Archive for February 17, 2008

Literature 110- week 4- assignment 1

Posted in Fiction, Literature, Short Story on February 17, 2008 by muerta

This was a difficult assignment for me, for I have read Tim O’Brien and John Updike in the past. I remember in high school, Mr. Colville- my junior level English instructor, reading the story of “A&P.” Tim O’Brien arrived to me under several titles, but mostly I remember “Tomcat in Love.” My ex-husband recommended it to me, and I found it a most satisfying read.

 

But O’Brien’s story “The Things that They Carry” settled in my heart. His use of precise wording deep within a jungle setting made me feel the sweat of each load that the soldier’s carried. The rule in Alaska (when I lived there) was that every person should be able to carry on their back half their weight; here in Connecticut, parents complain if students are asked to carry their homework, and backpacks are designed to relieve back and shoulder stresses. My ex-husband carried up to 200 pounds on his back as he rescued unprepared mountain climbers from the high altitude peaks of the Brooks, Alaska, Delta, and Wrangell mountain ranges. Back problems were never the issue.

 

Tim O’Brien allows us to experience the Vietnam War on several different levels: the psychological, the spiritual, and the physical. These soldiers carrying their backpacks loaded with guns and rations, carrying their support systems of dope or a New Testament, or their minds wandering into places that they would rather be than tromping through the disease-infested, bug-bitten, humid terrain of the jungles of Vietnam. “War is Hell” as the expression goes, but O’Brien ensures us that the reader will not only experience the foxholes and the jokes, but also of death. Everyone reacts to death differently, and we are allowed to experience as these men traipse through the jungle, the thoughts and feelings of each one of them.

 

In particular, Kiowa was important to the story. He not only represented the division of the spiritual world vs. the physical, but he brought with him several elements of his past that made him the soldier he was for the story. Curdled up with his New Testament yet carrying a hunting hatchet and his moccasins, Kiowa was drafted into a war across an ocean into a country of a people fighting a war similar to his own ancestry. His understated comments of “boom-down” lead to a joke of “zapped while zipping,” only proving that in times of stress, it is humor that helps survival. However, Kiowa was faced with more than just survival. Stuck between the past and the present, and the immediate present, he had to somehow reconcile the death of his comrade into his scheme of the cosmos. “Boom-down” was his solution, while the leader of the troop, Jimmy Cross chose to destroy everything intimate to me and become anesthetized to the pain of losing someone under his command.

 

Today, we face a war with similar controversy, and yet, as Tim O’Brien writes, I am sure that the soldiers of today carry similar burdens that the soldiers of Vietnam. Loaded with equipment and necessities, there are still ghosts and memories that follow us wherever we travel, and when faced with death, we can either rise up as a zombie like Lee Strunk, or we can give up and burn our past/future like Lt. Jimmy Cross and merely live in the present.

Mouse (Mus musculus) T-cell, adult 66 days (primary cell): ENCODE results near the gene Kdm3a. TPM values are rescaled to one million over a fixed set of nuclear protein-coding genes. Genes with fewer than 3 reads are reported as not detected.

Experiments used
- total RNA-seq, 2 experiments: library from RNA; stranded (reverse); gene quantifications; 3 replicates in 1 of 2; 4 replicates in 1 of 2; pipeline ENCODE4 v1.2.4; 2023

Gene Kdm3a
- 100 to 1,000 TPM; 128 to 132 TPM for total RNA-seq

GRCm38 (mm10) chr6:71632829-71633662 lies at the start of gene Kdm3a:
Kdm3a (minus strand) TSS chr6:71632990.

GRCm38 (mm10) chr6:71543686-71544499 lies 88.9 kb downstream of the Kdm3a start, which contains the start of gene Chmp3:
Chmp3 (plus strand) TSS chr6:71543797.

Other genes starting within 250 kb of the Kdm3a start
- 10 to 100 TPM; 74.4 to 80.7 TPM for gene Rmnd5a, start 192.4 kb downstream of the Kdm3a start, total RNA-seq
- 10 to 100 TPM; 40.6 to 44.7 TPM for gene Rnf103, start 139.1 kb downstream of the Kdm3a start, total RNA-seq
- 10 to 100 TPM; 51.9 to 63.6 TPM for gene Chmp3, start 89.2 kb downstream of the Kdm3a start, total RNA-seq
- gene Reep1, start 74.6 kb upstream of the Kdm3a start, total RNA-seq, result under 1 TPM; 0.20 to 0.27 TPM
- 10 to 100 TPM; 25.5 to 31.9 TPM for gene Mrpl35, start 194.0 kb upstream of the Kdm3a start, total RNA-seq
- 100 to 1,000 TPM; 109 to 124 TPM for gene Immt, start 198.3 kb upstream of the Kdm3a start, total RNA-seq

Judy Blume and Sex.

Posted in Lisa, Non-Fiction with tags , , on February 17, 2008 by Lisa

In the past week I’ve finished two books that are similar enough that I’m going to review them together. Both of books of essays, written by women, about being women. Both are about growing up, although different aspects of growing up.

The first one I finished (but the second one I started) was Everything I Needed to Know About Being a Girl I Learned From Judy Blume. 24 essays by various authors on what they learned from Judy Blume’s book and how those lessons helped them to feel normal during adolescence.  Authors include Meg Cabot, Megan Crane, Julie Kenner, Beth Kendrick, Cara Lockwood and Alison Pace. It seems every young girl read Judy Blume at some point and I know I did too. I was really looking forward to discovering that my favorite authors had the same junior high experiences that I did, but quickly discovered that I don’t really remember Judy Blume all that well. My clearest memory is from Are You There God? It’s Me, Margaret– “I must, I must, I must increase my bust!”  Nevertheless, this was a fun little book about junior high and high school- if such a thing exists.

The second book of essays was Sex and Sensibility: 28 True Romances from the Lives of Single Women.  I’ve never really been single so this seemed like it would be a fun look at how the other half lived. The single half, that is. I started this one months and months ago, but because of it’s location in my home, I only read it a few pages at a time. Most of the essays were pretty entertaining, if completely different from anything in my experience.  Authors on this one included Jennifer Weiner, Laurie Notaro (this one nearly killed the whole thing for me, Notaro really annoys me), Pam Houston, and Lily Burana. I was a bit surprised at the amount of honesty some well-know authors were willing to put out there- the essays are about sex, after all.

I have a lot more books of essays in my TBR pile.  Essays are great for the pregnant-mother-of-a-toddler attention span.  I have Perfectly Plum, Toddler, Cracks in my Foundation, and quite a few of those annual Best Of essay books.  Of course, I also have a ton of everything else in there as well. I better get reading!